Near-term opportunities for QC—those from 2020 through 2025—will most likely surface in product development and R&D. Relevant use cases will primarily relate to solving simple optimization problems or involve parallel data processing for simple quantum artificial-intelligence/machine-learning (AI/ML) algorithms. These quantum-computing applications will be executed as part of a hybrid solution, where bits of a larger problem, processed by an HPC, are outsourced to a quantum computer and results are fed back into the HPC flow. Possible optimization use cases include the combinatorial optimization of multichannel logistics, highly local traffic-flow optimization, and improvements in vehicle routing. Quantum AI/ML might involve the time-efficient training of autonomous-driving algorithms due to an increase in the parallel processing of large amounts of data.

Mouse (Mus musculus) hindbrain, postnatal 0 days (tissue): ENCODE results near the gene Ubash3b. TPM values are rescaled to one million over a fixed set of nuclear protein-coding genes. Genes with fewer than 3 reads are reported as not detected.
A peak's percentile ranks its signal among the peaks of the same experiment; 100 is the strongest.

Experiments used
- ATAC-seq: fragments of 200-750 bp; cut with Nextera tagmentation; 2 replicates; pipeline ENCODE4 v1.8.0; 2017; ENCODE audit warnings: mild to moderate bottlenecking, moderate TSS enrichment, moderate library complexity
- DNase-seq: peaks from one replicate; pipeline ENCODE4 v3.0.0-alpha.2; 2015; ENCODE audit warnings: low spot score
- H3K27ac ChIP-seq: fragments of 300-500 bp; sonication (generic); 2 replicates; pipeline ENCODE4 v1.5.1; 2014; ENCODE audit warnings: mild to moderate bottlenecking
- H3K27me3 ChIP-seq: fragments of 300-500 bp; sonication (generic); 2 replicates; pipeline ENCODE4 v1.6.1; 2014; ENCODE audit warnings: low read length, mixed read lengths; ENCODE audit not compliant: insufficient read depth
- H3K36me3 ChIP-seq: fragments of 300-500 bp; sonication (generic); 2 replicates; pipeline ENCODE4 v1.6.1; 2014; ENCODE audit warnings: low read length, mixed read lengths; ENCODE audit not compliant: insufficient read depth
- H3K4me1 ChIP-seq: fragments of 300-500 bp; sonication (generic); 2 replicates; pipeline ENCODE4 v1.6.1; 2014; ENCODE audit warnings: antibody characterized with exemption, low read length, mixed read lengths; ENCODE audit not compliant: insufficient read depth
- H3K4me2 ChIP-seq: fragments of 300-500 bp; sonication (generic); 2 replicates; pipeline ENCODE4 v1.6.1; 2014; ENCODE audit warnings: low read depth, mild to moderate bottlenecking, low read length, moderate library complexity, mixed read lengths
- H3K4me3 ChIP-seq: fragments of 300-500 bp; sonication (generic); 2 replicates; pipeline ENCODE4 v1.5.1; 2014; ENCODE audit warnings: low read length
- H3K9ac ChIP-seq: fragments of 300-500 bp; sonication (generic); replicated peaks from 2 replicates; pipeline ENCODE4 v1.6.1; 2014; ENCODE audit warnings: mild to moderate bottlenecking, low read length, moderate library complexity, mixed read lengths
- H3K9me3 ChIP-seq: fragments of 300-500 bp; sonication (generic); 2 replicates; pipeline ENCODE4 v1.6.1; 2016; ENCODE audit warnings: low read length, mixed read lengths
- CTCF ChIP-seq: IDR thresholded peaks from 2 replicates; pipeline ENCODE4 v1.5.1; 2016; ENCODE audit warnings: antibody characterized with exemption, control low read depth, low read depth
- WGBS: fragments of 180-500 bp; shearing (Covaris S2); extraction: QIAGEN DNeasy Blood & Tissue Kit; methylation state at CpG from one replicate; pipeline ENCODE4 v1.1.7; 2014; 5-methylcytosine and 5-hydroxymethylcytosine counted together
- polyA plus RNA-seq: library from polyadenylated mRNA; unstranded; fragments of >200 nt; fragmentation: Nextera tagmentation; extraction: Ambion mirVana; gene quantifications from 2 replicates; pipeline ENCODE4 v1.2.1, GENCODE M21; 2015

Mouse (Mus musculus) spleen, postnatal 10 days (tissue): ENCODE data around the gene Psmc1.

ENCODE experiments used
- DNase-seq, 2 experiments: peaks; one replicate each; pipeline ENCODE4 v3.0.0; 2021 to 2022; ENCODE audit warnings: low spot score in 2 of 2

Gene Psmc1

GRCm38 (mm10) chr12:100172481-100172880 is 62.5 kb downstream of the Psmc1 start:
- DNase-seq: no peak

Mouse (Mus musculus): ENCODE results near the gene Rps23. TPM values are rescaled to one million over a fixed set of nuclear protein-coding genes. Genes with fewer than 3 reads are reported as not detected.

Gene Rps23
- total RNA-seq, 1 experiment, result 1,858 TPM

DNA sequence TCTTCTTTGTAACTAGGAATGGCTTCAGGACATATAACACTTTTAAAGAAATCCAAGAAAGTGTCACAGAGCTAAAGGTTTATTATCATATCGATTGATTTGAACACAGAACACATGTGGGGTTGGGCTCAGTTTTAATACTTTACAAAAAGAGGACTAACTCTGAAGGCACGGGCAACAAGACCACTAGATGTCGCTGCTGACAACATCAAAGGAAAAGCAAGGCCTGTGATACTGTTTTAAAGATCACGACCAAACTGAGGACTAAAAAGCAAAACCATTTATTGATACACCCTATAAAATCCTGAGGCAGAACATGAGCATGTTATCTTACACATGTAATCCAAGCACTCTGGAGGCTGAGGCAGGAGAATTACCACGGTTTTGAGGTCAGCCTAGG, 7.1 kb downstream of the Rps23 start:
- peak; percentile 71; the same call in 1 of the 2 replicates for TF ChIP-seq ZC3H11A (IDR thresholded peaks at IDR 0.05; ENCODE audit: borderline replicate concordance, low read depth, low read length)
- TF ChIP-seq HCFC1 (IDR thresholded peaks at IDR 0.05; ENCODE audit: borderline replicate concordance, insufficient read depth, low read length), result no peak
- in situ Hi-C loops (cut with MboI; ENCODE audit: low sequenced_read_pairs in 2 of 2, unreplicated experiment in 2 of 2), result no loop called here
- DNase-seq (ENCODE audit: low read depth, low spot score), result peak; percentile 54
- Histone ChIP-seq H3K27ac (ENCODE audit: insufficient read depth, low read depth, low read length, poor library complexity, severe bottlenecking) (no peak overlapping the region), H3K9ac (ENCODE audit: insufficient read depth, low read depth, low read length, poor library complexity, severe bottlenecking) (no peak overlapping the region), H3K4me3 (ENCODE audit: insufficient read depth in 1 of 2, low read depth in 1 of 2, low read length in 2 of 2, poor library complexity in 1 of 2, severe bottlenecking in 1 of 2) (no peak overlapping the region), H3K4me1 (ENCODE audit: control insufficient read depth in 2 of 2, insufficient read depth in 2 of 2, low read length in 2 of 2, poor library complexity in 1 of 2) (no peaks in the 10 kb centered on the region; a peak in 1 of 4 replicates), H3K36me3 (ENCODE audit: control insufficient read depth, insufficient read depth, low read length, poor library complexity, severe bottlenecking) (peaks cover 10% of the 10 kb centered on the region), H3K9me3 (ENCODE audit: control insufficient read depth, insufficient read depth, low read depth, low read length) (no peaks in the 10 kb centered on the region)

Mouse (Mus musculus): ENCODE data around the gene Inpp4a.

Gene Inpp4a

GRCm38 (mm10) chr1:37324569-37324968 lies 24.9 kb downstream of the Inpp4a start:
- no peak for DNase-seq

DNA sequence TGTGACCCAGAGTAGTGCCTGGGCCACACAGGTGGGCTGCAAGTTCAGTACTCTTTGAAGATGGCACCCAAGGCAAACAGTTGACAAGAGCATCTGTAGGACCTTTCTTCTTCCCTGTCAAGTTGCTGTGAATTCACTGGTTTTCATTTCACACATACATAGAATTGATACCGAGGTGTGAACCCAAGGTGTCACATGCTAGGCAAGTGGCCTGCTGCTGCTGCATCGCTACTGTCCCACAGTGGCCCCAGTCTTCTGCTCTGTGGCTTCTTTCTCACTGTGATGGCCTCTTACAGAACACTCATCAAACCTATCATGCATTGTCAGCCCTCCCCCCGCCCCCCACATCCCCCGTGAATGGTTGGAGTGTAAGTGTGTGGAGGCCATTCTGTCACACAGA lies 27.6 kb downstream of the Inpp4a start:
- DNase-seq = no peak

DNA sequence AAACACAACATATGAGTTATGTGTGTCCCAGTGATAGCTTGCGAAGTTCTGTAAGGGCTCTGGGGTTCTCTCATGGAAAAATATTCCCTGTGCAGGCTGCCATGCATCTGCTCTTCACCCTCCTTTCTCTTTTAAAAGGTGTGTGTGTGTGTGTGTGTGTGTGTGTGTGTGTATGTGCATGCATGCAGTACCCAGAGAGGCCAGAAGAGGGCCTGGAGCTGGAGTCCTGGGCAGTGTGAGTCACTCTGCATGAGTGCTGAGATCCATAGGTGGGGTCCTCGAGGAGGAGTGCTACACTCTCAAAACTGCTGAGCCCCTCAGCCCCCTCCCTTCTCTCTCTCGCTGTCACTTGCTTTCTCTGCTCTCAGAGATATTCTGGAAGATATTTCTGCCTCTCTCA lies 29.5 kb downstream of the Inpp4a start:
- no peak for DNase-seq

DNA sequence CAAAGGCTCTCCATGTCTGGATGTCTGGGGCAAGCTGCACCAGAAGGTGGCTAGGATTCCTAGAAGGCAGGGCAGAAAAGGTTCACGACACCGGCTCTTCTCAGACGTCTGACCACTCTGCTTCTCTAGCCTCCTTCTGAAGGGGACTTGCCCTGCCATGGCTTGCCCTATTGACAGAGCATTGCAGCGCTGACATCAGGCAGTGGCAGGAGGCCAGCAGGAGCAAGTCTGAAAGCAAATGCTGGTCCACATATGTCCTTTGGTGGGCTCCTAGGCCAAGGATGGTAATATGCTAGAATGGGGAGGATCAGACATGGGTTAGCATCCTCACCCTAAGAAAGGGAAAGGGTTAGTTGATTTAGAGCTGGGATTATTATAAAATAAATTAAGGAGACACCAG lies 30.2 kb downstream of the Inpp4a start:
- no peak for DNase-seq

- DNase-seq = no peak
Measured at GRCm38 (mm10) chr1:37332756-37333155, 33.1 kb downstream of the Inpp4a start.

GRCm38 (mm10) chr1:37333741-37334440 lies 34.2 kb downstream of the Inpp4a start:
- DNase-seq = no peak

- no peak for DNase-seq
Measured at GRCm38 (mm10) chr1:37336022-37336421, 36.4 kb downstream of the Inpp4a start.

Midterm plays, from 2025 through 2030, will probably center on the following:

  • Quantum simulations. Focus areas will include the simulation of complex partial differential problems, such as those dictating heat and mass transfer, fluid dynamics, and compressible flows. Simulating material properties on the atomic level will also become relevant, for example to improve the selection and development of battery and fuel-cell materials.
  • More complex optimization problems. These will encompass high degrees of freedom. For instance, they may minimize the possibility of supply-chain defaults, optimize citywide traffic flow, or solve large-scale multimodal fleet-routing problems.